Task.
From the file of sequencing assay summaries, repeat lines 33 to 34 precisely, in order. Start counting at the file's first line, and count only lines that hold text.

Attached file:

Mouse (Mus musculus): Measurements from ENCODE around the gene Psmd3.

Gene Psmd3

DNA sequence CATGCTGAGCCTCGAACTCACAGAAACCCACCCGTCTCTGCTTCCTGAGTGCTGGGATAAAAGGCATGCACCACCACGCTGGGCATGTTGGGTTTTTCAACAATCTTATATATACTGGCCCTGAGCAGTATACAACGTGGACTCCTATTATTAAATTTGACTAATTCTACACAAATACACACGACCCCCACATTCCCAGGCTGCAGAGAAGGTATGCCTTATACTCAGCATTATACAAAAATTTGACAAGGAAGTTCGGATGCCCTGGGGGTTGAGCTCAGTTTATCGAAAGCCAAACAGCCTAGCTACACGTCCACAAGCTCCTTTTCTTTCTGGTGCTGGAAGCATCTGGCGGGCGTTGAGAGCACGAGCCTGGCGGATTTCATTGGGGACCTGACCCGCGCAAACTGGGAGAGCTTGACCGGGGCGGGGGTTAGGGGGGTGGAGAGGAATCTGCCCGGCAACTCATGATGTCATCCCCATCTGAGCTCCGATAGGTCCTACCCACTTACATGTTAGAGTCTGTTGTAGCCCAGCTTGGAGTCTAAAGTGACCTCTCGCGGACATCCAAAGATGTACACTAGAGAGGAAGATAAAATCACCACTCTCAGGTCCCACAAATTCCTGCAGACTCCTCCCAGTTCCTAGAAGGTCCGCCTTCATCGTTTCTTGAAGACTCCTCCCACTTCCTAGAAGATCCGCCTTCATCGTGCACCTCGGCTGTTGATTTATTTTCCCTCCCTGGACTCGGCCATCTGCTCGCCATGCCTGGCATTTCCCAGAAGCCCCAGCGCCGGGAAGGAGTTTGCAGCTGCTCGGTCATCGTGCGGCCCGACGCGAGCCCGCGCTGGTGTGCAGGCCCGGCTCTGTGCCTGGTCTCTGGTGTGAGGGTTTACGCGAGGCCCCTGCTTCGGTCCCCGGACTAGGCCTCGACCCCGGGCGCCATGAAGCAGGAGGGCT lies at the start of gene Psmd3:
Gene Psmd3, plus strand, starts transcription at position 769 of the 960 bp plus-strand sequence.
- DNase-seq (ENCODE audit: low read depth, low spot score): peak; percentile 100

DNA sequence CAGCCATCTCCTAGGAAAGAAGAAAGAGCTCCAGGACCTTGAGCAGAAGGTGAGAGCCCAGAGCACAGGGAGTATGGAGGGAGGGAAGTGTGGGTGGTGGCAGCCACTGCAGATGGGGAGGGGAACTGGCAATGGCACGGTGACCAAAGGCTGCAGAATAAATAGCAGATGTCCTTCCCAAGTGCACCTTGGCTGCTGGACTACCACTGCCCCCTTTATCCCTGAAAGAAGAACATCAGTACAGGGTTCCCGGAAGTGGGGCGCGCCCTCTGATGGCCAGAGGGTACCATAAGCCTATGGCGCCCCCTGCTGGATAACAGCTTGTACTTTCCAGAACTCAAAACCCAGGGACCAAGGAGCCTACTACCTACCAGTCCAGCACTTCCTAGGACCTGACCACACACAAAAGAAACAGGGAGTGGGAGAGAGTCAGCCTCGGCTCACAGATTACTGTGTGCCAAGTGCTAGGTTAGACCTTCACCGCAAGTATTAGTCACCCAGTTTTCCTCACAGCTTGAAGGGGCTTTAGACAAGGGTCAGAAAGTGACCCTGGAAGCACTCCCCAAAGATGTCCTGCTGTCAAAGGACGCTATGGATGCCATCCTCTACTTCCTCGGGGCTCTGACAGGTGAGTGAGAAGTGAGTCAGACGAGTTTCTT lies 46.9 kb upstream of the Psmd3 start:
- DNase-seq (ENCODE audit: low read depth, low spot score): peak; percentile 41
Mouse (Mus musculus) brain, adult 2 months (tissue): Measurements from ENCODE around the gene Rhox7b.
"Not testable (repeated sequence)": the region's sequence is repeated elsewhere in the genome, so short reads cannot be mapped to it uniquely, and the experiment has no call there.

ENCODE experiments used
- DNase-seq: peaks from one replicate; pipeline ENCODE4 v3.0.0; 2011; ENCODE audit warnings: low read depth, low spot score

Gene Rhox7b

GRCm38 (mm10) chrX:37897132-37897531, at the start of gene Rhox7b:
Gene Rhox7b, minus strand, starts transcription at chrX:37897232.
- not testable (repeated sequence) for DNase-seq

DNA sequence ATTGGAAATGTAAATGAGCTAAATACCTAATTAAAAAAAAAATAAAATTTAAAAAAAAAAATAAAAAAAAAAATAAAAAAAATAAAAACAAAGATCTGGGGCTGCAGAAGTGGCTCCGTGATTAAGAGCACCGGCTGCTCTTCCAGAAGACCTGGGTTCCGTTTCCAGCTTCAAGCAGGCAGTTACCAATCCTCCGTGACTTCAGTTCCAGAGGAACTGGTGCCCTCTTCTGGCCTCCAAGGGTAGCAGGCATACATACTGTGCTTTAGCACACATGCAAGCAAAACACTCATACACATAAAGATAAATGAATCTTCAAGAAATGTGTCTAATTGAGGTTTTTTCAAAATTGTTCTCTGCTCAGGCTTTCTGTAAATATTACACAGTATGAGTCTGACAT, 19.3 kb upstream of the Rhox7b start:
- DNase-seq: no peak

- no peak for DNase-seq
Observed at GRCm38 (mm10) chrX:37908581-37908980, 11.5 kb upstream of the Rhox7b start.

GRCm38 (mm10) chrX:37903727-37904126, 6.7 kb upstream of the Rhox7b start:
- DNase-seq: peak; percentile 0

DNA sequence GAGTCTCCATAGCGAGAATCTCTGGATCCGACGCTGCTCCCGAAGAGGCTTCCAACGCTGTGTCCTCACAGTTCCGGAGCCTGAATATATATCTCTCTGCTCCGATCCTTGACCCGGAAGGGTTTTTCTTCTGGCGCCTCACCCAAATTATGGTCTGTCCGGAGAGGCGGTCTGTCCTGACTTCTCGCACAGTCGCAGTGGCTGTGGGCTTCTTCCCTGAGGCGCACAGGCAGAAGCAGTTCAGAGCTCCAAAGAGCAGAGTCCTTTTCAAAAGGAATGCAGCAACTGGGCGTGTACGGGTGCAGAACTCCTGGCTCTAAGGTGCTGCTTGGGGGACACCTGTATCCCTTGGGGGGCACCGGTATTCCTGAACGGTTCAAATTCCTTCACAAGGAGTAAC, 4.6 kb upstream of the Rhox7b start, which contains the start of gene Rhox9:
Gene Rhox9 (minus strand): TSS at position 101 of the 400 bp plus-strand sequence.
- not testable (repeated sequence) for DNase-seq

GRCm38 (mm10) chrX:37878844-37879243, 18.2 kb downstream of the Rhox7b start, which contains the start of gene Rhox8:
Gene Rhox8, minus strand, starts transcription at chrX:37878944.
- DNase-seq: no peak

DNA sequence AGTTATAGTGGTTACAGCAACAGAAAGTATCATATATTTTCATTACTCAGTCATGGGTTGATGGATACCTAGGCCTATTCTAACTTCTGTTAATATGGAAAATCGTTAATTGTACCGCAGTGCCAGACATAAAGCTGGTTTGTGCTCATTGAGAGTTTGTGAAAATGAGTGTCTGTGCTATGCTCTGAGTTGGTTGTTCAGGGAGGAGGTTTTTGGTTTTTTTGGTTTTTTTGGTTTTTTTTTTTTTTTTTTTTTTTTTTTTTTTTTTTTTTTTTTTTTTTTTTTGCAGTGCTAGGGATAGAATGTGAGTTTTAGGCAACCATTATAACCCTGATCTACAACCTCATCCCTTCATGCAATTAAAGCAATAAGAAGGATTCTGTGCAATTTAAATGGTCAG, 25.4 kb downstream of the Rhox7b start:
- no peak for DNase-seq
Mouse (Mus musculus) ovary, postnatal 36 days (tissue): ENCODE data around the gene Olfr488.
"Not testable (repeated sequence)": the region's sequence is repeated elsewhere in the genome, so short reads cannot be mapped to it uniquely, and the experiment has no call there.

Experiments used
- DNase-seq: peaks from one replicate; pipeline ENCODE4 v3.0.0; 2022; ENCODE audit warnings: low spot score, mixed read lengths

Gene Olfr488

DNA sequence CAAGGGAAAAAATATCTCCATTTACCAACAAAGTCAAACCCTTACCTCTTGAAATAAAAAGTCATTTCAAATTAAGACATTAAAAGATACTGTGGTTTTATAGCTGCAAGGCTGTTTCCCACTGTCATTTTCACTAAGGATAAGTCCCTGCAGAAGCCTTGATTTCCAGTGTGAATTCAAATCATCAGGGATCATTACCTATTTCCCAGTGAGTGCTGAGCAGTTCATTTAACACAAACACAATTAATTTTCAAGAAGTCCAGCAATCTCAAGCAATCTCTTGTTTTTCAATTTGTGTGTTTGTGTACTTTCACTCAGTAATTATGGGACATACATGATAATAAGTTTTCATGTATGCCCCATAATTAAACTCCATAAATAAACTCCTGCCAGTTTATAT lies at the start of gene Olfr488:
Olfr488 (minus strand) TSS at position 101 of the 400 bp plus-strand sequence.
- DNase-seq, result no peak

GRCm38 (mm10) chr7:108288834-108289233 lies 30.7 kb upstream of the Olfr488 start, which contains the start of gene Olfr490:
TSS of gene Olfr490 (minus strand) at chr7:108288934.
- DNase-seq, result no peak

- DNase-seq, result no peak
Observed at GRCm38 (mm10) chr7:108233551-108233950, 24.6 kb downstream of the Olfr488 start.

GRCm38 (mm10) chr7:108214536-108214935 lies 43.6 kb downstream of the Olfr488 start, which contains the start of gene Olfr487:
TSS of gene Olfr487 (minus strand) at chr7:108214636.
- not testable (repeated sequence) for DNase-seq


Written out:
- DNase-seq: peaks from one replicate; pipeline ENCODE4 v3.0.0; 2022; ENCODE audit warnings: low spot score, mixed read lengths

Gene Olfr488